2009 Pearson Education Inc Publishing as Prentice Hall

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© 2009 Pearson Education, Inc. Publishing as Prentice Hall 6 -1

© 2009 Pearson Education, Inc. Publishing as Prentice Hall 6 -1

DEDUCTIONS AND LOSSES (1 of 2) ® Classifying deductions as for vs. from adjusted

DEDUCTIONS AND LOSSES (1 of 2) ® Classifying deductions as for vs. from adjusted gross income ® Criteria for deducting business and investment expenses ® General restrictions on the deductibility of expenses ® Proper substantiation requirement © 2009 Pearson Education, Inc. Publishing as Prentice Hall 6 -2

DEDUCTIONS AND LOSSES (2 of 2) ® When an expense is deductible ® Special

DEDUCTIONS AND LOSSES (2 of 2) ® When an expense is deductible ® Special disallowance rules ® Tax planning considerations ® Compliance and procedural considerations © 2009 Pearson Education, Inc. Publishing as Prentice Hall 6 -3

Classifying Deductions as for vs. from Adjusted Gross Income (1 of 3) ® For

Classifying Deductions as for vs. from Adjusted Gross Income (1 of 3) ® For AGI Taxpayer benefits from deduction even if he/she claims the standard deduction Reduces AGI: +/- benefits for taxpayer ¬+ Many deductions and credits phased out above certain AGI thresholds ¬+ Reduces AGI floors for certain categories of itemized deductions ¬- Reduces certain deduction ceilings © 2009 Pearson Education, Inc. Publishing as Prentice Hall 6 -4

Classifying Deductions as for vs. from Adjusted Gross Income (2 of 3) ® Most

Classifying Deductions as for vs. from Adjusted Gross Income (2 of 3) ® Most common deductions for AGI Trade or business expenses IRAs Alimony Losses on sale of bus/invest property Moving expenses Interest paid on qualified education loans 1/2 of self-employment tax Health insurance paid by self-employeds © 2009 Pearson Education, Inc. Publishing as Prentice Hall 6 -5

Classifying Deductions as for vs. from Adjusted Gross Income (3 of 3) ® From

Classifying Deductions as for vs. from Adjusted Gross Income (3 of 3) ® From AGI Itemized deduction only will have tax benefit if total deductions exceed the taxpayer’s standard deduction ¬Deduct higher of standard deduction or sum of itemized deductions © 2009 Pearson Education, Inc. Publishing as Prentice Hall 6 -6

Criteria for Deducting Business and Investment Expenses ® Business or investment requirement ® Ordinary

Criteria for Deducting Business and Investment Expenses ® Business or investment requirement ® Ordinary expense ® Necessary expense ® Reasonable expense ® Expenses and losses must be incurred directly by the taxpayer © 2009 Pearson Education, Inc. Publishing as Prentice Hall 6 -7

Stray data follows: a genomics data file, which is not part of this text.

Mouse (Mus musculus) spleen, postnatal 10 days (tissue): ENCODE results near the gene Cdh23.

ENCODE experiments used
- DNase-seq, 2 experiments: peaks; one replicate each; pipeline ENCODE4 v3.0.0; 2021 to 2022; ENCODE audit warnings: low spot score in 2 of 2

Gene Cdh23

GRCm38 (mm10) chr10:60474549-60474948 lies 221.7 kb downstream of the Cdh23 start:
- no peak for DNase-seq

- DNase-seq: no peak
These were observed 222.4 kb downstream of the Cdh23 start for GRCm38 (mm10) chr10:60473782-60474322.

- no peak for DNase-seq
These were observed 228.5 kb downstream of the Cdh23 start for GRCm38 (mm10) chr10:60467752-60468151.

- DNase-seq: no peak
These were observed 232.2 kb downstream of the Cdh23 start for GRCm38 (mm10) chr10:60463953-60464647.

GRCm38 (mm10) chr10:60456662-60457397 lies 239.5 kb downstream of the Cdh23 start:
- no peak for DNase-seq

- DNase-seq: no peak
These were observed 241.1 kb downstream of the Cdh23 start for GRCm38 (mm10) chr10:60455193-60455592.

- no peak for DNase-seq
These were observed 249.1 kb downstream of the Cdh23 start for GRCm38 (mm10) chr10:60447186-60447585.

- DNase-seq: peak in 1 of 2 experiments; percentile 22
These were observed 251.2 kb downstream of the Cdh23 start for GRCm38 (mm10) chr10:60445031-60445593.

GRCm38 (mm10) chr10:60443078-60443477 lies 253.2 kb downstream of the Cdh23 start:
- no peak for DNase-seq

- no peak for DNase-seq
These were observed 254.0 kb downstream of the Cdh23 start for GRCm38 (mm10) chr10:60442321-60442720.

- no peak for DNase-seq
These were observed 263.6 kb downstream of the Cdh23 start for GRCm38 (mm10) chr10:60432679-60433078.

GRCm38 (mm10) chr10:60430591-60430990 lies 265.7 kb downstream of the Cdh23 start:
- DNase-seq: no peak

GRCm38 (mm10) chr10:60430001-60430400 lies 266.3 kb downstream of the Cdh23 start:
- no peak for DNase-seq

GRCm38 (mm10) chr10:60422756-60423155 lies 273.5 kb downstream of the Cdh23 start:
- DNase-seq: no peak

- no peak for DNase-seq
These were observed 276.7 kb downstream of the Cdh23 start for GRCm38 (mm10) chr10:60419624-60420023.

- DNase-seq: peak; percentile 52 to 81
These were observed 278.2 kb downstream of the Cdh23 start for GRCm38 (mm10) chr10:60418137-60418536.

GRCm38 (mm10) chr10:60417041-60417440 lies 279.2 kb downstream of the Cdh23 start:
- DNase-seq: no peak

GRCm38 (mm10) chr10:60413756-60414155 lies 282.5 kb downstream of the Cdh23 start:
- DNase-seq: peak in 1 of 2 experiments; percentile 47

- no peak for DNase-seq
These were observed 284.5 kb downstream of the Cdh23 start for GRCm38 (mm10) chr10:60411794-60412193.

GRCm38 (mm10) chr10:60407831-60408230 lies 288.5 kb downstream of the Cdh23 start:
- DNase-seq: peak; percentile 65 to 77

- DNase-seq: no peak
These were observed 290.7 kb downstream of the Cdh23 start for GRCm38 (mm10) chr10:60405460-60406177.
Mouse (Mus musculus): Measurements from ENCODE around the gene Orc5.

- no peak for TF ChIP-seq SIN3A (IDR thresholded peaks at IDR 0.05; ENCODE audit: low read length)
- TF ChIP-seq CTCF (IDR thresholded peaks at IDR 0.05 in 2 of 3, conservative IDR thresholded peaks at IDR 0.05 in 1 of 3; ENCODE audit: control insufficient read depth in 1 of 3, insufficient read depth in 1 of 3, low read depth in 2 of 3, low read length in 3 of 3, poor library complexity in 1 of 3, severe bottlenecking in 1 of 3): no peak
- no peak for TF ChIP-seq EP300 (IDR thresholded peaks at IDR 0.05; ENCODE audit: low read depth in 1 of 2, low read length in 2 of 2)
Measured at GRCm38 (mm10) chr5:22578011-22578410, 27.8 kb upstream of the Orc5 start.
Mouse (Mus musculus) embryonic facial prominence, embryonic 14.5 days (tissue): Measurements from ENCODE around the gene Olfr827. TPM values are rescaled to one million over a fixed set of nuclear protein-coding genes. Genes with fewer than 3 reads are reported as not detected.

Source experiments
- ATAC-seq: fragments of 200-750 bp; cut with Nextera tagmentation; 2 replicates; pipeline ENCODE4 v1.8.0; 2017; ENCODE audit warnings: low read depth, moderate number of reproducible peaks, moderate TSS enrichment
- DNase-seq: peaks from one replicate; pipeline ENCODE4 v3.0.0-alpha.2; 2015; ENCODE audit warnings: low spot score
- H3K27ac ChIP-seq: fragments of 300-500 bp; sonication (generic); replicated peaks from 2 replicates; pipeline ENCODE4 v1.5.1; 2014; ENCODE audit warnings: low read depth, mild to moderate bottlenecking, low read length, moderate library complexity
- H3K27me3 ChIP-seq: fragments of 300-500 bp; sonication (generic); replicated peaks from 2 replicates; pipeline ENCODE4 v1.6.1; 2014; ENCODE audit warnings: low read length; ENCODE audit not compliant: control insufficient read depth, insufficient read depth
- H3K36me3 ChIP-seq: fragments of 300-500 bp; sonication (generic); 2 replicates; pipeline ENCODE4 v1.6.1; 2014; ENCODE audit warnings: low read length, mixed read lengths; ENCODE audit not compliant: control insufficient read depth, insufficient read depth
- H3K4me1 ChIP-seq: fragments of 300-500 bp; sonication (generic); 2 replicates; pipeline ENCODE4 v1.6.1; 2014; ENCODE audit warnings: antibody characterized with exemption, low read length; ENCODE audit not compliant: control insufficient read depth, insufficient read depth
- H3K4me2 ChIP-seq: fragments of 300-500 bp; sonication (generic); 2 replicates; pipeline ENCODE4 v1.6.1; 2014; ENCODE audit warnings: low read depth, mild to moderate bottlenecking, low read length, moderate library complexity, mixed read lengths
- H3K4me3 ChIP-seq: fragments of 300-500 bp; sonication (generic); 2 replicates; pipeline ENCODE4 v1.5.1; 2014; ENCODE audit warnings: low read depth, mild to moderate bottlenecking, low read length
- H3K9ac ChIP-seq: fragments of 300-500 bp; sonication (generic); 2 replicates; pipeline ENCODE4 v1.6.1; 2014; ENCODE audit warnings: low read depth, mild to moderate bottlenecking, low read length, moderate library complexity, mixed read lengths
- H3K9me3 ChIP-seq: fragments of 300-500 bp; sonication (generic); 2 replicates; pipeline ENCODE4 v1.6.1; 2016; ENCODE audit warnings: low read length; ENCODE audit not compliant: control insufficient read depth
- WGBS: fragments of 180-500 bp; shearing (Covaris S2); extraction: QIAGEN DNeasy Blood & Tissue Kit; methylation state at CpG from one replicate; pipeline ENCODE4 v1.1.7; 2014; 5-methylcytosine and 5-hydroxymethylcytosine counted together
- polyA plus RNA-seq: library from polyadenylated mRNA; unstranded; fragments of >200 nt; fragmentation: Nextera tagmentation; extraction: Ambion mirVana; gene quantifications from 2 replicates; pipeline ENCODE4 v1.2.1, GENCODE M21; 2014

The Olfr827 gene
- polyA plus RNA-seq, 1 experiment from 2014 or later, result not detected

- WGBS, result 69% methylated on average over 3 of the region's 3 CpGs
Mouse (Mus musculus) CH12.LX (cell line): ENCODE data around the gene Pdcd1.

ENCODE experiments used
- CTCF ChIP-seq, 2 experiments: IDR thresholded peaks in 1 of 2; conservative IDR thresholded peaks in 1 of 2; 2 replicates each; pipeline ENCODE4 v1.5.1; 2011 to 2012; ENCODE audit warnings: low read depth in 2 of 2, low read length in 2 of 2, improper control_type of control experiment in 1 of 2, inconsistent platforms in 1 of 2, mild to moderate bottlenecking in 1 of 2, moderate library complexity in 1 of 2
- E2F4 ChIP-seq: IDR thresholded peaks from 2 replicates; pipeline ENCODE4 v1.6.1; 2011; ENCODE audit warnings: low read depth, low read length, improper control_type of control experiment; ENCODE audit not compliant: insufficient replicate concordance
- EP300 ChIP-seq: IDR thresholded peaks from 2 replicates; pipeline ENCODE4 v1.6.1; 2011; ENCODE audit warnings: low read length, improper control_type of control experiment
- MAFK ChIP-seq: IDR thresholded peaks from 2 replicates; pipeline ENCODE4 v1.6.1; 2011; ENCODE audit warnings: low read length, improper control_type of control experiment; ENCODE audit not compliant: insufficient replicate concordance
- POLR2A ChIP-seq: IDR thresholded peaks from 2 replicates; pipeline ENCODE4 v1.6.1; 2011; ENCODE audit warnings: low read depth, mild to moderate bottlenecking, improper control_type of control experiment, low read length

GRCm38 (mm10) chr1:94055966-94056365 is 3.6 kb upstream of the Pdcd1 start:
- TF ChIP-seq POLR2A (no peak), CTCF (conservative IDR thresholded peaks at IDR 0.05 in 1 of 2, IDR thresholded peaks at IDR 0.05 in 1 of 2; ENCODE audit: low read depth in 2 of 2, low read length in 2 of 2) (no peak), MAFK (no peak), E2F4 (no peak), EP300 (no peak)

Business or Investment Requirement (1 of 2) ® Activity Use engaged in for profit

Business or Investment Requirement (1 of 2) ® Activity Use engaged in for profit facts and circumstances test ® Trade or business (To. B) vs. investment classification To. B losses are ordinary losses ¬To. B expenses are for AGI Investment losses are capital ¬Investment expenses are ªSubject to 2% of AGI floor from AGI © 2009 Pearson Education, Inc. Publishing as Prentice Hall 6 -8

Business or Investment Requirement (2 of 2) ® Losses and expenses related to rents

Business or Investment Requirement (2 of 2) ® Losses and expenses related to rents and royalties are for AGI deductions ® Legal and accounting fees For AGI deduction for To. B if incurred in ordinary course of business ¬Fees related to taxes also for AGI for To. B Nonbusiness fees related to taxes from AGI deduction subject to 2% of AGI floor © 2009 Pearson Education, Inc. Publishing as Prentice Hall 6 -9

Ordinary Expense ® To be ordinary, an expense must be Reasonable in amount Bear

Ordinary Expense ® To be ordinary, an expense must be Reasonable in amount Bear reasonable proximate relationship to income-producing activity or property Must be customary or usual course of a particular industry or business community © 2009 Pearson Education, Inc. Publishing as Prentice Hall 6 -10

Necessary Expense ® An expense is considered necessary if it is “appropriate and helpful”

Necessary Expense ® An expense is considered necessary if it is “appropriate and helpful” in the taxpayer’s business © 2009 Pearson Education, Inc. Publishing as Prentice Hall 6 -11

Reasonable Expense ® Problems often occur with salaries for shareholder-employees of closely held businesses

Reasonable Expense ® Problems often occur with salaries for shareholder-employees of closely held businesses © 2009 Pearson Education, Inc. Publishing as Prentice Hall 6 -12

Expenses and Losses Must Be Incurred Directly by the Taxpayer ® Generally, a taxpayer